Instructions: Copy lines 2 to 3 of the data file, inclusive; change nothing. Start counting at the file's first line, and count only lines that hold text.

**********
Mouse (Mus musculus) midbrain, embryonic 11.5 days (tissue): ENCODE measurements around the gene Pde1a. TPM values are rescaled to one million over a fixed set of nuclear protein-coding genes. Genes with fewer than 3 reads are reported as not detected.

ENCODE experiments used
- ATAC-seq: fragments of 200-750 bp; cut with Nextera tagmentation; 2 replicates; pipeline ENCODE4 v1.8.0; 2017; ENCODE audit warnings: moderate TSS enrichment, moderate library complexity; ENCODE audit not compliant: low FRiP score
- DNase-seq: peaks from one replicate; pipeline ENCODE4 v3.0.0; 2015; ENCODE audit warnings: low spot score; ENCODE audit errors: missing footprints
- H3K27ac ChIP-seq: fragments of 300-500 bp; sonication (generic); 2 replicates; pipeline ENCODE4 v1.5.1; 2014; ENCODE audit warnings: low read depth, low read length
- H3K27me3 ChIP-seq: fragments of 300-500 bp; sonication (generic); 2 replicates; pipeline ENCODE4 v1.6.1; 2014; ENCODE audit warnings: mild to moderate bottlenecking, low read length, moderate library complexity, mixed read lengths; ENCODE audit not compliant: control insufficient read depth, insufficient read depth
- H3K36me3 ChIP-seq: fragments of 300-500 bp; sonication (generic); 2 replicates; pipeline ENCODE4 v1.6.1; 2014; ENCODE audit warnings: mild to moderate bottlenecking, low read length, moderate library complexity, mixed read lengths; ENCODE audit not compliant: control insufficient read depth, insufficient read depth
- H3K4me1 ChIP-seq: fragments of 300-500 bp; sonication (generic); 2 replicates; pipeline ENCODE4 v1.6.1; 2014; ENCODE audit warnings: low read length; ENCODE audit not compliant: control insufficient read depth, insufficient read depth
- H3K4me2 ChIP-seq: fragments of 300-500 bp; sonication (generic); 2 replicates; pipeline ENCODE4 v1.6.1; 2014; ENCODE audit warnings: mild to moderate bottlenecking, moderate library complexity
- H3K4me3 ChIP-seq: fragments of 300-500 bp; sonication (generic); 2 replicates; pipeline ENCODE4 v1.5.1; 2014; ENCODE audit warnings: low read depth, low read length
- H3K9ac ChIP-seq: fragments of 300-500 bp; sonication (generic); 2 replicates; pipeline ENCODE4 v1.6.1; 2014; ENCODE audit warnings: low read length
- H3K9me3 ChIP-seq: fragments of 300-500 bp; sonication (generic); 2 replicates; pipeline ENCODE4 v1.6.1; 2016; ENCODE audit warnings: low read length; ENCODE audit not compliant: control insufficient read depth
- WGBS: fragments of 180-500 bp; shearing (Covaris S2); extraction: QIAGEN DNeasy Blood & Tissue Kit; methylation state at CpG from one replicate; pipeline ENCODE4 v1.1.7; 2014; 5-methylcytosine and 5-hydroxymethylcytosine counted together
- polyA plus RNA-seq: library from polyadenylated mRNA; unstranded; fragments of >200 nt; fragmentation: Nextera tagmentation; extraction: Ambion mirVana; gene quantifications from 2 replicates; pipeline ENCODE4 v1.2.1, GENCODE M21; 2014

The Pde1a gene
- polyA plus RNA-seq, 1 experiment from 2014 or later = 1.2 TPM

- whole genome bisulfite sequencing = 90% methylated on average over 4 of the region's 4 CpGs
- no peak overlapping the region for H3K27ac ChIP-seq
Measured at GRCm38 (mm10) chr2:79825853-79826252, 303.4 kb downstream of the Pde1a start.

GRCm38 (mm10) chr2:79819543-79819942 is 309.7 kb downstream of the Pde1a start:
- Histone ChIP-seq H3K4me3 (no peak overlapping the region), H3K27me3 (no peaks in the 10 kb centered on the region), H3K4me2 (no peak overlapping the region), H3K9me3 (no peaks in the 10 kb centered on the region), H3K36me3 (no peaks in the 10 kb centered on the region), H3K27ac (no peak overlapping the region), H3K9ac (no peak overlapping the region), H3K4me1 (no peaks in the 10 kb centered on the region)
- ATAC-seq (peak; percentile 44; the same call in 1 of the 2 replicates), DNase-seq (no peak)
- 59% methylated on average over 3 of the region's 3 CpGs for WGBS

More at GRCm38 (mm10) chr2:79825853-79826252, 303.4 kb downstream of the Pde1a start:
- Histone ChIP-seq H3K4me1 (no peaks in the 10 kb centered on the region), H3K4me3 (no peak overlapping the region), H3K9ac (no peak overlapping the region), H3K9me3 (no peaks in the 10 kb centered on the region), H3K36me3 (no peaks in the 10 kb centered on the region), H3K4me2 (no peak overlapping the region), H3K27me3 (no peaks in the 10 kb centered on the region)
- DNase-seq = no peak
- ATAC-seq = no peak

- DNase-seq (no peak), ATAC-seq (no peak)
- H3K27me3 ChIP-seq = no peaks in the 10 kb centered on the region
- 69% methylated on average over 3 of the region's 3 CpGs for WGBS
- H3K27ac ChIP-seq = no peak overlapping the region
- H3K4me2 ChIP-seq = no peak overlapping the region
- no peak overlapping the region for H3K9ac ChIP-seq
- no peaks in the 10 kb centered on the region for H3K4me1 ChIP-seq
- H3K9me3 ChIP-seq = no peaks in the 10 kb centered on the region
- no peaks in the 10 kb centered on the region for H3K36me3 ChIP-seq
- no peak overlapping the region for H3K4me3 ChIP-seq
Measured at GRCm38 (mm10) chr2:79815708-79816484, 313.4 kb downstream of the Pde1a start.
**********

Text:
ENCODE experiments used
- ATAC-seq: fragments of 200-750 bp; cut with Nextera tagmentation; 2 replicates; pipeline ENCODE4 v1.8.0; 2017; ENCODE audit warnings: moderate TSS enrichment, moderate library complexity; ENCODE audit not compliant: low FRiP score